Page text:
Self-employed motor expenses basics

Kirsty Young Expenses, Freelancers

Self-employed travel is actually more complex that many people think, so here’s our overview of the key rules.

Is it relevant?

As a reminder, the simple(?!) rule for whether something is tax deductible is that it needs to be incurred ‘wholly and exclusively for the use of the trade, profession or vocation.’

However, more often than not with tax expenses, there are many years of established ‘rules’ that form layers on top of this “simple” rule.

Motor costs are no exception!

 

A quick myth bust

There seems to be a misunderstanding/myth that the rules for getting a tax deduction as a self-employed person are faaaar better than the options for employees. In our opinion this is not true, as you will see.

When claiming motor expenses as a self-employed person, you have two options in the way you can get tax relief:

  • Actual expenses, less a percentage for any personal use of the vehicle

Or

  • A HMRC-approved flat rate mileage expense

Before you claim anything, it’s key to understand what trips are allowable against your tax bill. You can see this in our last blog on business travel for the self-employed.

 

Method #1 – Actual Expense

You can claim for any vehicle that you use in your business. You total up all of the running costs for each vehicle, which include things like:

  • Fuel
  • Repairs and servicing
  • Insurance
  • Oil, consumables, etc
  • Interest on finance attached to the vehicle

If your vehicle is partly for your own private use, you need to disallow some of the cost. For example, you might decide that you use your vehicle:

  • 80% for business use

and

  • 20% for personal use

Therefore, if your total costs were £6000, you would disallow £1200 of your motor expenses, and only claim £4800.

In an ideal world, to prove this % you should keep a mileage log of your business and non-business journeys.

 

Does it matter how I financed my vehicle?

In a word, yes. As you can also claim the cost of the car, how you ‘bought’ it does matter.

Some of the current ways of financing a vehicle can mean you don’t actually own it (or at least, count as owning it for tax purposes). An indicator that you might not own the vehicle for tax purposes is where you see VAT being charged on each month’s payment, or if you see references to ‘rental’.

– I bought my vehicle

If you bought it on ‘true’ Hire Purchase, loan or outright with your own money (for example), you will have to deal with the Capital Allowance rules to claim the cost of the car for tax purposes.

The Capital Allowance rules allow you to claim some of the cost of the car against your tax bill each tax year. The rate at which you are allowed depends on a number of factors, including what type of vehicle it is (car or van), and the CO2 emissions.

In some cases, you might even get the full amount of the cost of the car in year 1! You can see HMRC’s help page for more details on this.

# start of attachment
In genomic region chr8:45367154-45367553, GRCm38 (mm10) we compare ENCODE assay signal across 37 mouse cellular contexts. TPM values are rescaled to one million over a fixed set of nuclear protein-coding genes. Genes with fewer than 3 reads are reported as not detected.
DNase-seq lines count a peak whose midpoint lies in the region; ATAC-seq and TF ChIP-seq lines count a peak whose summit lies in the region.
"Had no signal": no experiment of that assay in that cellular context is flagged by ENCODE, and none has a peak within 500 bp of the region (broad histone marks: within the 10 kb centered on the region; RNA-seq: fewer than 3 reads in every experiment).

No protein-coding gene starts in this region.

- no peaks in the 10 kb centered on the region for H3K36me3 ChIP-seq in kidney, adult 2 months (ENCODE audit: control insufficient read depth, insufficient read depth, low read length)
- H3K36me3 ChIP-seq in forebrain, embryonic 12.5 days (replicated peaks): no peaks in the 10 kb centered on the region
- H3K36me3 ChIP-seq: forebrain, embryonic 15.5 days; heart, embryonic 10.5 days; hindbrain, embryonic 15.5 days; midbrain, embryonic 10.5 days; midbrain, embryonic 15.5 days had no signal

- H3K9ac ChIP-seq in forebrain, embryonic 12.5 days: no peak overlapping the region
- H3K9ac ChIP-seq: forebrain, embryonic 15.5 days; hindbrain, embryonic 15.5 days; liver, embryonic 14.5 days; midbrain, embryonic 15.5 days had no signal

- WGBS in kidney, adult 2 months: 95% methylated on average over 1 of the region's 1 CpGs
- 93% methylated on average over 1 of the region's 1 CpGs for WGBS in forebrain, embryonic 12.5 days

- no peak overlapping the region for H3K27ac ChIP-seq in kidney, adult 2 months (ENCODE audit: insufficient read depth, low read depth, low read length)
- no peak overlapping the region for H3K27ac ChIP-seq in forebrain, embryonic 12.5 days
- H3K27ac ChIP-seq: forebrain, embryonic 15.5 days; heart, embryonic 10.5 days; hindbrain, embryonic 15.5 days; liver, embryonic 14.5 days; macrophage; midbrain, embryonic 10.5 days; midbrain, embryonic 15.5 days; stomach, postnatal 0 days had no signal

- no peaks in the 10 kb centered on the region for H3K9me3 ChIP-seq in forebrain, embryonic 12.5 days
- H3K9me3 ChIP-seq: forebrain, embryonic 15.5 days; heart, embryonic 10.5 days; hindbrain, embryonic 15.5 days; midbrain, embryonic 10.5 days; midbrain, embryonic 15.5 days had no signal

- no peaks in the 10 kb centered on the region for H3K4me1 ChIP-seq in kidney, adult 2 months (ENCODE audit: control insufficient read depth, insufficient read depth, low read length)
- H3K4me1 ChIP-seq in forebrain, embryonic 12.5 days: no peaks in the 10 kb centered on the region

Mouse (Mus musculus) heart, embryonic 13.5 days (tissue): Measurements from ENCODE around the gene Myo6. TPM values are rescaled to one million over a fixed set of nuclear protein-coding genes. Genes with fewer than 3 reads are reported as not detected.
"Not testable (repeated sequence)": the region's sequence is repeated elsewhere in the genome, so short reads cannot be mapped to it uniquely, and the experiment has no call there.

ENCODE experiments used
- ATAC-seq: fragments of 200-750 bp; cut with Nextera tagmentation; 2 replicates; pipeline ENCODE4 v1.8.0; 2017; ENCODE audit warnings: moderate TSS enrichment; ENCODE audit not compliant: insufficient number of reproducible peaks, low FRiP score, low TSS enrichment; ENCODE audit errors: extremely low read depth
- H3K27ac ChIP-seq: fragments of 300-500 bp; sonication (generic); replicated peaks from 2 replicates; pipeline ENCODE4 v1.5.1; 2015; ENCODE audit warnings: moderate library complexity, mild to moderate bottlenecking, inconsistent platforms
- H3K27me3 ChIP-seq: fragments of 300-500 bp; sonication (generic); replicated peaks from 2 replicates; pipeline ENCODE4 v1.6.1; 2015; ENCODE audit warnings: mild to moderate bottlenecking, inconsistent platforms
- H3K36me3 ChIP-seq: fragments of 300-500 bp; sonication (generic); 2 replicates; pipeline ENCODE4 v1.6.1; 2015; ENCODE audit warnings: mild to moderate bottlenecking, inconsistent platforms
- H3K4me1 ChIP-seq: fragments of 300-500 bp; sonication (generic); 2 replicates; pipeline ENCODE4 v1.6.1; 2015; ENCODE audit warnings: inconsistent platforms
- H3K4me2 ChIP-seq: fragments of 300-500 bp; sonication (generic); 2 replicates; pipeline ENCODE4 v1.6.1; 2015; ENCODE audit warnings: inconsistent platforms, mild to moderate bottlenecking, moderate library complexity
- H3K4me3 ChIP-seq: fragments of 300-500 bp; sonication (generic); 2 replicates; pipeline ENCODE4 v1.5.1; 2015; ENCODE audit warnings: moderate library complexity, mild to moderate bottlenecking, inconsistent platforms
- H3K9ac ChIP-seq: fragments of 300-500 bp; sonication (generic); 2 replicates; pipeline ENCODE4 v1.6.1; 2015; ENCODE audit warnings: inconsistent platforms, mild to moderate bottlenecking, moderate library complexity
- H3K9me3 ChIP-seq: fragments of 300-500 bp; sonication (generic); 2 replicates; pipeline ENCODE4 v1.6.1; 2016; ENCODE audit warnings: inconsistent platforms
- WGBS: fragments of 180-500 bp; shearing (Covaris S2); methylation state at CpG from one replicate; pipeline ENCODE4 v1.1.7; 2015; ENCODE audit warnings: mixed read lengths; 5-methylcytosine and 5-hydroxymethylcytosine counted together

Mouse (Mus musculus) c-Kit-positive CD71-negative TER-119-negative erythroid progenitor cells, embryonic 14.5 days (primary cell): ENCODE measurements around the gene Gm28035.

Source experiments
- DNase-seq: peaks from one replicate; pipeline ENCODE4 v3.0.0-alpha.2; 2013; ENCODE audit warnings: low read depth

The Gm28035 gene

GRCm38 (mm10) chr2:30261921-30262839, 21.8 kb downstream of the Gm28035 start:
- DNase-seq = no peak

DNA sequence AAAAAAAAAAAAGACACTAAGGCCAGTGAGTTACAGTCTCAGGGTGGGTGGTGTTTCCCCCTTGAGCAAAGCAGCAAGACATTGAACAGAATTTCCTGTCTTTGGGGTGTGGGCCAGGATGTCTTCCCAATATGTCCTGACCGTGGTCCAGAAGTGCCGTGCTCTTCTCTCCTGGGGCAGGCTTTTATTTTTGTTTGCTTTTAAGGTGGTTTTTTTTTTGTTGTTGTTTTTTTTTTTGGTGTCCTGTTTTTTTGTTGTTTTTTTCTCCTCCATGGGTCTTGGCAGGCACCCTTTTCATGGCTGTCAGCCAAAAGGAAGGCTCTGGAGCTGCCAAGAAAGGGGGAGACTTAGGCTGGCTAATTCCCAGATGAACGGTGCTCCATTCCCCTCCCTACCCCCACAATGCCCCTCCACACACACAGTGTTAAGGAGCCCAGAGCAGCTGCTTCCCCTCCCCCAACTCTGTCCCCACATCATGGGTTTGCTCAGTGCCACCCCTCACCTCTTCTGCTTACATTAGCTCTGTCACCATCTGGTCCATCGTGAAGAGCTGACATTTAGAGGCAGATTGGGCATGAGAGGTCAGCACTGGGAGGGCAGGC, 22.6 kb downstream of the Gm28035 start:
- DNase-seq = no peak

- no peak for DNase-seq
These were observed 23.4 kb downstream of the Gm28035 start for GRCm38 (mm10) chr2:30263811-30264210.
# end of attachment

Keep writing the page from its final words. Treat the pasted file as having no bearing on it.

– I rent or lease my vehicle

If you rent or effectively lease the vehicle, then the rental payments go in with your overall expenses calculations. There are pros and cons to both way of ownership, and the tax treatment may vary. Ask your accountant or book a consultation with us to discuss in more detail.

 

Method #2 – Simplified Mileage Rate

This is usually the simpler option. Until the recent increases in the cost of fuel, this was also often the most tax efficient option. In many cases it still is, but as the rates haven’t moved for a few years, it is worth doing some rough figures on your situation.

HM Revenue & Customs publish mileage rates, which are meant to take into account not only the fuel cost of the car, but also the running costs of the vehicle.

They are (at the time of writing):

Vehicle  Flat rate per mile with simplified expenses
Cars and goods vehicles first 10,000 miles 45p
Cars and goods vehicles after 10,000 miles 25p
Motorcycles  24p

 

Claiming using the Mileage Rate method is simply a case of:

1. Keeping a log of all qualifying business journeys

and

2. Multiplying the mileages by the appropriate rate from above.

This is then the figure to claim on your tax return for that cost.

 

What about VAT?

We’ve not covered VAT in this basics blog, but in summary some VAT maybe claimable if you are VAT registered. It is very unlikely you would be able to recover VAT on the car itself as a self-employed person.

The VAT rules are detailed enough that it would require a blog or two to cover, so maybe another day!

 

A final tip

As with all tax-deductible expenses, the key is to Keep. Good. Records. Accurate records ensure you have claimed the maximum (correct) tax deduction and can also justify your claim in case of an HM Revenue & Customs inspection.

 

Any questions about motor basics for the self-employed?

First of all, ask your accountant, as they’ll know your business well. If you don’t have an accountant, or feel you aren’t making the most of claiming travel and motor expenses with your current accountant, we’d love a chat about how we can help.